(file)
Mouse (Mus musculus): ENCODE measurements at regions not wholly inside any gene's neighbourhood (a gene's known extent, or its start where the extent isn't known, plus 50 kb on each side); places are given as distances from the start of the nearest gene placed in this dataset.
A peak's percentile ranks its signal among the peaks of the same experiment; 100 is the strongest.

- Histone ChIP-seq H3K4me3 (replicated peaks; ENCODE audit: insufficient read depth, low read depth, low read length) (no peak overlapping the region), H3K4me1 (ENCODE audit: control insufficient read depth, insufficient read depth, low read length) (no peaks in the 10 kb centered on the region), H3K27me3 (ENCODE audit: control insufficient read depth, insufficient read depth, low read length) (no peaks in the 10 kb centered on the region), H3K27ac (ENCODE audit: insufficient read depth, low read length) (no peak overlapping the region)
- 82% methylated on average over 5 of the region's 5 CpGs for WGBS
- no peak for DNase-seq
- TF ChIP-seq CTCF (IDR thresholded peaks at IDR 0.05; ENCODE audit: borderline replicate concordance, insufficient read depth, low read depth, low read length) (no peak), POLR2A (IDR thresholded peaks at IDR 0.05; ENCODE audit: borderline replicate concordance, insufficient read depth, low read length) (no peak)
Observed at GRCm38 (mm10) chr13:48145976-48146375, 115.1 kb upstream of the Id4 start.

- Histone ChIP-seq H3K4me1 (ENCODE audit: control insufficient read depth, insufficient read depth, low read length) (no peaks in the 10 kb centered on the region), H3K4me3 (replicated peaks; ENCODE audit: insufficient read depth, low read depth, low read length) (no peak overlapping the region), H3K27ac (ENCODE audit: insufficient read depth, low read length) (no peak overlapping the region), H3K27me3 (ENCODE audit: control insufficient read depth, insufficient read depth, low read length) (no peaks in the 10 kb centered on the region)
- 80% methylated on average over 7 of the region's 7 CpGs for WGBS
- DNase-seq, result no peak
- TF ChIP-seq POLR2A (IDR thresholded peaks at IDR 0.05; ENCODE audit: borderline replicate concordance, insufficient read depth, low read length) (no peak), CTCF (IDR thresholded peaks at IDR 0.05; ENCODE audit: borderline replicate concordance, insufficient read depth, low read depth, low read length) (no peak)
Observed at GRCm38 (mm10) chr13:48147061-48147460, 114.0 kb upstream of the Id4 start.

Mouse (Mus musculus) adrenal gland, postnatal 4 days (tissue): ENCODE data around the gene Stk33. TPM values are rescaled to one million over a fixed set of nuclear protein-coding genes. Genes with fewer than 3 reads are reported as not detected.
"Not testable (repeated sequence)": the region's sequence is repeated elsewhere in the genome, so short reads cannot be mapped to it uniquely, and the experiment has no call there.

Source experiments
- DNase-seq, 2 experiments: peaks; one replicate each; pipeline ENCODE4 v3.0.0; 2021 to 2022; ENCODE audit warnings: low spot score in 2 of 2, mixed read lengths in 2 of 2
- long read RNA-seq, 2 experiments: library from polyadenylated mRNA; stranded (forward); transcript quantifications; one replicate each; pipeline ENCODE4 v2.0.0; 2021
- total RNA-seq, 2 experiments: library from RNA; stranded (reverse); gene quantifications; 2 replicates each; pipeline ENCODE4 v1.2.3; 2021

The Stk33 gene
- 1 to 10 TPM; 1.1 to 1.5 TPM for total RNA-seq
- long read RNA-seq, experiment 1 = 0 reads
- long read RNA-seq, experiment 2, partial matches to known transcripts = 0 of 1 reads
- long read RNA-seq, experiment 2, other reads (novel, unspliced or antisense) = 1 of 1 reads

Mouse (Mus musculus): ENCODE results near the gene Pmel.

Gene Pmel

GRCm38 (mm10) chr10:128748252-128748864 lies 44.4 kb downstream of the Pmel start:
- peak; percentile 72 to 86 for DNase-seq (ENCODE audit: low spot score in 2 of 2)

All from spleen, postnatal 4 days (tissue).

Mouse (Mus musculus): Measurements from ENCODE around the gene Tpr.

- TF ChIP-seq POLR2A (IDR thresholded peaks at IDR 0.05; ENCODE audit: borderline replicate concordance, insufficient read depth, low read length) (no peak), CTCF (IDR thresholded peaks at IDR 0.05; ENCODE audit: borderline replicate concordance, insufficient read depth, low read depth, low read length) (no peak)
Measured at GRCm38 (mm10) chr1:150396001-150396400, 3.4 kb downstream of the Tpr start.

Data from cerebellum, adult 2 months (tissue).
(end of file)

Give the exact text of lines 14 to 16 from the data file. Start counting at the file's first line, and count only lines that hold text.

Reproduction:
"Not testable (repeated sequence)": the region's sequence is repeated elsewhere in the genome, so short reads cannot be mapped to it uniquely, and the experiment has no call there.

Source experiments
- DNase-seq, 2 experiments: peaks; one replicate each; pipeline ENCODE4 v3.0.0; 2021 to 2022; ENCODE audit warnings: low spot score in 2 of 2, mixed read lengths in 2 of 2